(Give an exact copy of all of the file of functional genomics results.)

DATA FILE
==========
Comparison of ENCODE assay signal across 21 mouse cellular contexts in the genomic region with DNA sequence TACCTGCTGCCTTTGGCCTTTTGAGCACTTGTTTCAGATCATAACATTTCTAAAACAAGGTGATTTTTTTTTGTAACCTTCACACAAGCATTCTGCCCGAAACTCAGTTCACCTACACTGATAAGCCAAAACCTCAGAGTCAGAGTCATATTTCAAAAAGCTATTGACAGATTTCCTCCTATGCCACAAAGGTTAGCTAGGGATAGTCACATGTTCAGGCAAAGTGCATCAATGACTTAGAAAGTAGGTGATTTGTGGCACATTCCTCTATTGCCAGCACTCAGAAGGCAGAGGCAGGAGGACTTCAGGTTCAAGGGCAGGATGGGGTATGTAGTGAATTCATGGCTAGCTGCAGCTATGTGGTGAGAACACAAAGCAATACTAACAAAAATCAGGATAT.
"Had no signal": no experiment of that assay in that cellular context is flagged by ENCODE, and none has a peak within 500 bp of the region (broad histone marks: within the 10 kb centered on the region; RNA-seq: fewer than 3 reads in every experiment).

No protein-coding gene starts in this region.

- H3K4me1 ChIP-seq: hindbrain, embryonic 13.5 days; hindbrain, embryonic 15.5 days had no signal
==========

Comparison of ENCODE assay signal across 21 mouse cellular contexts in the genomic region with DNA sequence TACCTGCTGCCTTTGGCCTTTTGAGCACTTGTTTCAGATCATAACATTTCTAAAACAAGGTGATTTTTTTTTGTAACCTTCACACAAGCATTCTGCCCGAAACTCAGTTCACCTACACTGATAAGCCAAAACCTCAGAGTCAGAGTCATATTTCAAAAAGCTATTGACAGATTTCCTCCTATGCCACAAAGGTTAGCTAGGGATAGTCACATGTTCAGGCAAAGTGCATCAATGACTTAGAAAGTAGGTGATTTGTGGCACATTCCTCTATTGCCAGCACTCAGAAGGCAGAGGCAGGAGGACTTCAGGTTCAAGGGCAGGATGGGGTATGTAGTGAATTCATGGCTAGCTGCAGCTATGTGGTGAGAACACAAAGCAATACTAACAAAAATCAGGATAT.
"Had no signal": no experiment of that assay in that cellular context is flagged by ENCODE, and none has a peak within 500 bp of the region (broad histone marks: within the 10 kb centered on the region; RNA-seq: fewer than 3 reads in every experiment).

No protein-coding gene starts in this region.

- H3K4me1 ChIP-seq: hindbrain, embryonic 13.5 days; hindbrain, embryonic 15.5 days had no signal